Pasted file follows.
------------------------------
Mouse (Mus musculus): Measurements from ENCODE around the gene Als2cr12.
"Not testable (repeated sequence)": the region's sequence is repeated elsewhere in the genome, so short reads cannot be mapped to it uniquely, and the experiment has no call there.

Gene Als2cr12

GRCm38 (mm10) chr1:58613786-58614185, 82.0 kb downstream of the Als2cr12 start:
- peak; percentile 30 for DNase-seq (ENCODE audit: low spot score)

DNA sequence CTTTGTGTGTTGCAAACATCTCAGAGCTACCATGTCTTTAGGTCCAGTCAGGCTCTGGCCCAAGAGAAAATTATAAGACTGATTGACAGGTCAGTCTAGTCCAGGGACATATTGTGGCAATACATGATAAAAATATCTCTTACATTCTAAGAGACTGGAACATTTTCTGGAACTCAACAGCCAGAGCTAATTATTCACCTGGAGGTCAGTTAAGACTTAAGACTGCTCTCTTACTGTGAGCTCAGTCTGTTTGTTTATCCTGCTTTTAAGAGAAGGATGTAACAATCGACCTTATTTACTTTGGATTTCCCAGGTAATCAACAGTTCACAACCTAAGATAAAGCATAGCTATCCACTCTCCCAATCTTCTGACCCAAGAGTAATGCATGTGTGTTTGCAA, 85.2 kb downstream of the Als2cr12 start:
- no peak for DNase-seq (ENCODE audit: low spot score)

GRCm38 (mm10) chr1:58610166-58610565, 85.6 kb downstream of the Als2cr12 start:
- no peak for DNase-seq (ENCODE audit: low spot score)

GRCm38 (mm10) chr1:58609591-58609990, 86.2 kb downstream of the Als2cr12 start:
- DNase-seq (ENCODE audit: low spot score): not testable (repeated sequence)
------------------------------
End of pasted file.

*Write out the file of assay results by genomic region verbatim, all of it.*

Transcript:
Mouse (Mus musculus): Measurements from ENCODE around the gene Als2cr12.
"Not testable (repeated sequence)": the region's sequence is repeated elsewhere in the genome, so short reads cannot be mapped to it uniquely, and the experiment has no call there.

Gene Als2cr12

GRCm38 (mm10) chr1:58613786-58614185, 82.0 kb downstream of the Als2cr12 start:
- peak; percentile 30 for DNase-seq (ENCODE audit: low spot score)

DNA sequence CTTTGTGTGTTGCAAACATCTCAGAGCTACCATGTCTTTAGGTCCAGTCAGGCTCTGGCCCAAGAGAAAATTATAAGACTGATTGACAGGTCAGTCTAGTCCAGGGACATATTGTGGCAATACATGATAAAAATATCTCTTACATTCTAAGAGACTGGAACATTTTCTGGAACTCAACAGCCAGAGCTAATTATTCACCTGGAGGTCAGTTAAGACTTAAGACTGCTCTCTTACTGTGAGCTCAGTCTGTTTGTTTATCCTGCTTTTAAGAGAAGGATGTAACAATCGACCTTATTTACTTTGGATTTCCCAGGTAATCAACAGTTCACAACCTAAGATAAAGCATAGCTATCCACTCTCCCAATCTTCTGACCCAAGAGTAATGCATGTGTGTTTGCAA, 85.2 kb downstream of the Als2cr12 start:
- no peak for DNase-seq (ENCODE audit: low spot score)

GRCm38 (mm10) chr1:58610166-58610565, 85.6 kb downstream of the Als2cr12 start:
- no peak for DNase-seq (ENCODE audit: low spot score)

GRCm38 (mm10) chr1:58609591-58609990, 86.2 kb downstream of the Als2cr12 start:
- DNase-seq (ENCODE audit: low spot score): not testable (repeated sequence)